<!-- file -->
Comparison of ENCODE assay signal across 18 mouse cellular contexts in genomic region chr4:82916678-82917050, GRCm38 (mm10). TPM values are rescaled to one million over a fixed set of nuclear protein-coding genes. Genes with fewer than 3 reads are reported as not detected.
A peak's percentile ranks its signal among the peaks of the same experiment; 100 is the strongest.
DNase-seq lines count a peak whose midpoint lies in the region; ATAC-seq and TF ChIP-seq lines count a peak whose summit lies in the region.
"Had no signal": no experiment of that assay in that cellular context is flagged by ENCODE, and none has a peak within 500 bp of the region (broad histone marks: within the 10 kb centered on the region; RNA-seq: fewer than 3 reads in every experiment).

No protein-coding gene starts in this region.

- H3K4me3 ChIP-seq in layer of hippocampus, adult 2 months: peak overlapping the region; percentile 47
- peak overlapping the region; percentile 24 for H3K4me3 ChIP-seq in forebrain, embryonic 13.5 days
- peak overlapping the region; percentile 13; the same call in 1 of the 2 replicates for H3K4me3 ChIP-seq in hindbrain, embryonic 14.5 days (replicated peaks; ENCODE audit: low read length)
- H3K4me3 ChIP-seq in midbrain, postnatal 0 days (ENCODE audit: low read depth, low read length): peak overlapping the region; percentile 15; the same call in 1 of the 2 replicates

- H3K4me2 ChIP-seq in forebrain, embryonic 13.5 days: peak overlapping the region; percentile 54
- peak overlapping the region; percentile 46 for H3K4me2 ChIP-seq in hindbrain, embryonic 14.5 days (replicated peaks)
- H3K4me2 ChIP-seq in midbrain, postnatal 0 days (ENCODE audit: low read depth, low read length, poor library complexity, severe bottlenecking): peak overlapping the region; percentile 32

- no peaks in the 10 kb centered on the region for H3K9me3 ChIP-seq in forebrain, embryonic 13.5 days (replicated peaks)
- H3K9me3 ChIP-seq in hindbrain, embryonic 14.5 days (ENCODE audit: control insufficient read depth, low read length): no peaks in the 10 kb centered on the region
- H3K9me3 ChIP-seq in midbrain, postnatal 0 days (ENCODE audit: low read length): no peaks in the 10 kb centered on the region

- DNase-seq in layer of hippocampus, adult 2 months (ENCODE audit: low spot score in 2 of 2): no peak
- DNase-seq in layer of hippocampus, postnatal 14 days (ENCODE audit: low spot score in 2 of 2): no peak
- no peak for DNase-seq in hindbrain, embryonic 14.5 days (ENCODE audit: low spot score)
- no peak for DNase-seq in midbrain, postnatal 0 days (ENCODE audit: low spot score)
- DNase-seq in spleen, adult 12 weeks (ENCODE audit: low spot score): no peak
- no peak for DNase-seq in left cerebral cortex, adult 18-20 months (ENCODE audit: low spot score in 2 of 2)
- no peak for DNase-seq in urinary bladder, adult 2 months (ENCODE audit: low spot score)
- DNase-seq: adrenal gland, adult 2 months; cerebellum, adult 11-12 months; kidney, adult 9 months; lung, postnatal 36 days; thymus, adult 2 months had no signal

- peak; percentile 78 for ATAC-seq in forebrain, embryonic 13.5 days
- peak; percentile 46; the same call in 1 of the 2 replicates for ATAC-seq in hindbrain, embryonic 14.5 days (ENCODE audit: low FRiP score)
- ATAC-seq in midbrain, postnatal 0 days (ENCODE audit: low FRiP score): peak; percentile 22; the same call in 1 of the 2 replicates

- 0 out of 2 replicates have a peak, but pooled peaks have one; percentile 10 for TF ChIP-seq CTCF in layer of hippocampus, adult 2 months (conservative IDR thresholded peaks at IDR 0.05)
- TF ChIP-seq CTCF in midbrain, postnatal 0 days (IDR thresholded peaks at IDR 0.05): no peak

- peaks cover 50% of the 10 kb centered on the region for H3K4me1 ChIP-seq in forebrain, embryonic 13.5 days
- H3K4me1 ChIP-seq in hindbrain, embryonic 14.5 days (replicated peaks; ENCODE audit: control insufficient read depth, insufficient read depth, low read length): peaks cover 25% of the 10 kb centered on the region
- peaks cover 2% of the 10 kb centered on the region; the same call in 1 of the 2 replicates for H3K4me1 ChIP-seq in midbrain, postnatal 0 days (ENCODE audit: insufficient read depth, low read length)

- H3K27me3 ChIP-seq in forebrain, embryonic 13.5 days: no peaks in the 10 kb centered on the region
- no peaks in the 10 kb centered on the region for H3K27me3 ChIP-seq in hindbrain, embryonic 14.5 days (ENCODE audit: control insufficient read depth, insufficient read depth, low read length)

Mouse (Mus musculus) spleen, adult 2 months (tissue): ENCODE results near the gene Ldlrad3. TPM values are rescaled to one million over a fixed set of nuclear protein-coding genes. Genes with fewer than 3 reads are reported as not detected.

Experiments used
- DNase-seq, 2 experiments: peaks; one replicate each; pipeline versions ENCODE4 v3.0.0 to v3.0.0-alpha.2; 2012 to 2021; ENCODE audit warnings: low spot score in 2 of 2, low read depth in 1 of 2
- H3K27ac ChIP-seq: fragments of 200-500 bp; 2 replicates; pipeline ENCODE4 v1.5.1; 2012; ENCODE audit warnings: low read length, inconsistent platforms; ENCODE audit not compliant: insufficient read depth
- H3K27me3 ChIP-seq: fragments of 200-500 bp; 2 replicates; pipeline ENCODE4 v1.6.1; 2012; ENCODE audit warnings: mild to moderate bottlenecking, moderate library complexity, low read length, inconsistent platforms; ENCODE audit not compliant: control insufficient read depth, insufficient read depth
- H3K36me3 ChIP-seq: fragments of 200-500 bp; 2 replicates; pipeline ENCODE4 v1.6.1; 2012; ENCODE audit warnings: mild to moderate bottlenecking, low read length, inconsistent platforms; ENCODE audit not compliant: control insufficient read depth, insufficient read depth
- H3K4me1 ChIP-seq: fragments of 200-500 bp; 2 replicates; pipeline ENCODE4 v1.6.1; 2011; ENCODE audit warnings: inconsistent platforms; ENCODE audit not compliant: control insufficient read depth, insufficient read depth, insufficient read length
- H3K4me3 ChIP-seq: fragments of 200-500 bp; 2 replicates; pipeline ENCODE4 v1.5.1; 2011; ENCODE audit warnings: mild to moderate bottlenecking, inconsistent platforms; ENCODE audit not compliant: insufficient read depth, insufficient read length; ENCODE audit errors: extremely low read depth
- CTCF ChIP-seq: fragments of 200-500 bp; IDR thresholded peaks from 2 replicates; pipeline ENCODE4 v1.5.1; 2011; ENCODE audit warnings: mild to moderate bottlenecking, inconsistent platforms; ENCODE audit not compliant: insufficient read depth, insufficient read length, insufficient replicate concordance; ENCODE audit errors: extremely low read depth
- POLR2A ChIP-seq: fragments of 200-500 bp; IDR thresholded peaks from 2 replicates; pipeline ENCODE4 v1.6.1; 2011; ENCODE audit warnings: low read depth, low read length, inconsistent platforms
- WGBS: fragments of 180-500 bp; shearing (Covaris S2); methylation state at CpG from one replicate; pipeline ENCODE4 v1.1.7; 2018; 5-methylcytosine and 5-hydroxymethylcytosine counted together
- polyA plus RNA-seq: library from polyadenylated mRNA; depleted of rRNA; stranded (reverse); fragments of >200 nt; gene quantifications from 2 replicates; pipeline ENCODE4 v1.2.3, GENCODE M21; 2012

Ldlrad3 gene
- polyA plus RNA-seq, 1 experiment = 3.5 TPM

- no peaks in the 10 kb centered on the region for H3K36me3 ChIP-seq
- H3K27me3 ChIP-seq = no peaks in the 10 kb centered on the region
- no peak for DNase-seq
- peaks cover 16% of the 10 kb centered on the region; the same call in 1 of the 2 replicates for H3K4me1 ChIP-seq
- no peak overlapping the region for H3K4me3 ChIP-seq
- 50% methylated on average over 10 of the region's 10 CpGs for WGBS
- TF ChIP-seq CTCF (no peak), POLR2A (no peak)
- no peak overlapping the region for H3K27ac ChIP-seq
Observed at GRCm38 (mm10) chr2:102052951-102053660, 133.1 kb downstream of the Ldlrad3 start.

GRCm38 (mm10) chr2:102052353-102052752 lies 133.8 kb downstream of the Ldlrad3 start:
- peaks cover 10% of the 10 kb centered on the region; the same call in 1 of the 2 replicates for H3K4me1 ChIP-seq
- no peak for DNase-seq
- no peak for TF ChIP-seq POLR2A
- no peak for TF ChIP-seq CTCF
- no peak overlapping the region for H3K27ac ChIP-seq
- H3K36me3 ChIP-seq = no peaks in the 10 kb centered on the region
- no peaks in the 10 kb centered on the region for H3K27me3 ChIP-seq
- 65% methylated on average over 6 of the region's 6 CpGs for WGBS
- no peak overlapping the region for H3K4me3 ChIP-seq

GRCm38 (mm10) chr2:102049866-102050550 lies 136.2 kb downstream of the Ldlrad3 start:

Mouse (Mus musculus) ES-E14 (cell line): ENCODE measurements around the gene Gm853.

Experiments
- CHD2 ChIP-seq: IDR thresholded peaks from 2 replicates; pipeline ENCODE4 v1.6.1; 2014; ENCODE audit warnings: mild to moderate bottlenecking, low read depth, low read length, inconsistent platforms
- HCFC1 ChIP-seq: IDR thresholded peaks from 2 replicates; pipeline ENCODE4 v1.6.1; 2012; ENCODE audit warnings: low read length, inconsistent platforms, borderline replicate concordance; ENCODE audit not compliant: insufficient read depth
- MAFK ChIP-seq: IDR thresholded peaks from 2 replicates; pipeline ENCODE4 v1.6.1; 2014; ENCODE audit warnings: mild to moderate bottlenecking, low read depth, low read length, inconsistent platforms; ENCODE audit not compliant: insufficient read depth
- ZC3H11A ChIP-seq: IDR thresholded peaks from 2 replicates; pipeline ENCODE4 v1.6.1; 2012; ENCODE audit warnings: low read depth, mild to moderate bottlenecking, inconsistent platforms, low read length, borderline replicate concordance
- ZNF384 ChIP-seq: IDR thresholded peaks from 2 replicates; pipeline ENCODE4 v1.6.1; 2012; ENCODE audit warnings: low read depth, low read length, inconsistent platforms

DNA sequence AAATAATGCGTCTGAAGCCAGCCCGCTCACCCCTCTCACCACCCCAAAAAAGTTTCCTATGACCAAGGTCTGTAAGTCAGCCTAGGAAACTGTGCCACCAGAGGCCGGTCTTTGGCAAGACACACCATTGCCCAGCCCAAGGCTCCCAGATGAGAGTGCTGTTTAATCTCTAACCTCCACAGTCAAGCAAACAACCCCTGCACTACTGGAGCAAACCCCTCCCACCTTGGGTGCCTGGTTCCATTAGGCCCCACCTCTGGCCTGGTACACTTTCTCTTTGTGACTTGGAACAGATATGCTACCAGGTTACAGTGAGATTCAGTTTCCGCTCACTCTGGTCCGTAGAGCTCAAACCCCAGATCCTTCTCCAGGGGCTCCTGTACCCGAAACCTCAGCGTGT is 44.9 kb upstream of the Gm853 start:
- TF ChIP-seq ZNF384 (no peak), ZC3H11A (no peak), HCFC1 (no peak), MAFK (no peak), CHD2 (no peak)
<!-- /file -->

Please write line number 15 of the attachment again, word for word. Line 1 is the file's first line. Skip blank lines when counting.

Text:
- H3K9me3 ChIP-seq in midbrain, postnatal 0 days (ENCODE audit: low read length): no peaks in the 10 kb centered on the region